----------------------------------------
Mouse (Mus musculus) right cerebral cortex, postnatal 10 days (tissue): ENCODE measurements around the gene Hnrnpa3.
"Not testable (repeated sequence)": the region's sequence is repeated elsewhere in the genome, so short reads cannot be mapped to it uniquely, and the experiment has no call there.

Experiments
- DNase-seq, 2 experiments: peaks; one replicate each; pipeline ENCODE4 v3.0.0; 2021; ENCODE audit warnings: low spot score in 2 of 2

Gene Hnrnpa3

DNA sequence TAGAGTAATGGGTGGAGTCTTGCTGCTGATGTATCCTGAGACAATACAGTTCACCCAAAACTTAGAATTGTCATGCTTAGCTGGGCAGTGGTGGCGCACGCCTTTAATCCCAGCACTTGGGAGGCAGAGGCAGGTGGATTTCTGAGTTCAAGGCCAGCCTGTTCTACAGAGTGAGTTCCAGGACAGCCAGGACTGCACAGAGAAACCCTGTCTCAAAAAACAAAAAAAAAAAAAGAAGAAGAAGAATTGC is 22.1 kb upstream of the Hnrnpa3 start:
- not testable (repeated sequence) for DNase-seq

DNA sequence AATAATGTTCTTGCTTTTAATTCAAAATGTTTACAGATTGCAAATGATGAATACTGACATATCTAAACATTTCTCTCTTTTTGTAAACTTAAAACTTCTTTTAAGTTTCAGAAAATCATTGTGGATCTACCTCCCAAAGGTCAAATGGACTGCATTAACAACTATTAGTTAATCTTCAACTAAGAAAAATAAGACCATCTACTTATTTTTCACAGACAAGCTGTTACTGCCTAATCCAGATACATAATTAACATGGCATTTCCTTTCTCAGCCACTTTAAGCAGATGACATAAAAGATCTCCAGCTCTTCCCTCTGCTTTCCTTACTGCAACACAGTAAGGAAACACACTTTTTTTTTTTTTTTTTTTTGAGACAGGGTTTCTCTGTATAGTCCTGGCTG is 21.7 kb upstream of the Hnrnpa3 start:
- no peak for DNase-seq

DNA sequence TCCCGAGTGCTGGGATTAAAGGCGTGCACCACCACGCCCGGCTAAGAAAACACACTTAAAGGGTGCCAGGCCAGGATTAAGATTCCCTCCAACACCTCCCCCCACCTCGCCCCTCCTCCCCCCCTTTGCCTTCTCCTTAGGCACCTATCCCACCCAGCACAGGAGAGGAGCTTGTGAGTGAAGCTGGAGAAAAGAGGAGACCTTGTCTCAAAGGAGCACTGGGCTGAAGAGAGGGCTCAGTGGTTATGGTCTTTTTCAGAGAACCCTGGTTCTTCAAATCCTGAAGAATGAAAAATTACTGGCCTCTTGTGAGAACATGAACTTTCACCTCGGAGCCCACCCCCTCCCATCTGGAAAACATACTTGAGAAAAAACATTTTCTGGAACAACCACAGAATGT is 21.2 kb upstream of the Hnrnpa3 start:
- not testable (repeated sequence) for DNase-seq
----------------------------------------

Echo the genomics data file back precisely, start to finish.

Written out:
Mouse (Mus musculus) right cerebral cortex, postnatal 10 days (tissue): ENCODE measurements around the gene Hnrnpa3.
"Not testable (repeated sequence)": the region's sequence is repeated elsewhere in the genome, so short reads cannot be mapped to it uniquely, and the experiment has no call there.

Experiments
- DNase-seq, 2 experiments: peaks; one replicate each; pipeline ENCODE4 v3.0.0; 2021; ENCODE audit warnings: low spot score in 2 of 2

Gene Hnrnpa3

DNA sequence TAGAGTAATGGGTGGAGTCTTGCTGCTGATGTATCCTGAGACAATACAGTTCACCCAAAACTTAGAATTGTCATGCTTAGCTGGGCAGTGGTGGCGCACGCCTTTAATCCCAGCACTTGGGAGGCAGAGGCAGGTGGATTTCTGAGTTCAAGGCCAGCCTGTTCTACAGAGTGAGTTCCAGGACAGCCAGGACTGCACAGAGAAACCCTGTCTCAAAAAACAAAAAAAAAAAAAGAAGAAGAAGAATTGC is 22.1 kb upstream of the Hnrnpa3 start:
- not testable (repeated sequence) for DNase-seq

DNA sequence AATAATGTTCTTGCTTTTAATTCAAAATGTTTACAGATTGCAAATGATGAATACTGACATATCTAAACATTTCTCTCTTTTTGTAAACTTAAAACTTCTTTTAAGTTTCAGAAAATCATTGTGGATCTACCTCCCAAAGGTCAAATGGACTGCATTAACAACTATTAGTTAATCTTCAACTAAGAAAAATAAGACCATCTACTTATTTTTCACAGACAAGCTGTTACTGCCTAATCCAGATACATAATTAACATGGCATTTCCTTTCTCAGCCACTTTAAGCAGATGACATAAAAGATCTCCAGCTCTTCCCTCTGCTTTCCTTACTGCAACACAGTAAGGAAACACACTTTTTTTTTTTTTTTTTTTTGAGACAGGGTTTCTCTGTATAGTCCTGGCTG is 21.7 kb upstream of the Hnrnpa3 start:
- no peak for DNase-seq

DNA sequence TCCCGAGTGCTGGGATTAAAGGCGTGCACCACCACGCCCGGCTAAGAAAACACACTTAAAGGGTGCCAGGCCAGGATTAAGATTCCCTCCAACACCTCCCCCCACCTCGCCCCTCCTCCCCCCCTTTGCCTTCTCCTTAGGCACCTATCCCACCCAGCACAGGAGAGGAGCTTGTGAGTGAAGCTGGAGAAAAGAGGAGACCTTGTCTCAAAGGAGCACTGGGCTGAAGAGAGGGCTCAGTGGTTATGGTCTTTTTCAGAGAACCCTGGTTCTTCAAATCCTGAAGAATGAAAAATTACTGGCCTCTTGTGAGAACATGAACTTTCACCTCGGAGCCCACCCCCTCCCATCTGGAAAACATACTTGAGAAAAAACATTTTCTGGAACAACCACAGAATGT is 21.2 kb upstream of the Hnrnpa3 start:
- not testable (repeated sequence) for DNase-seq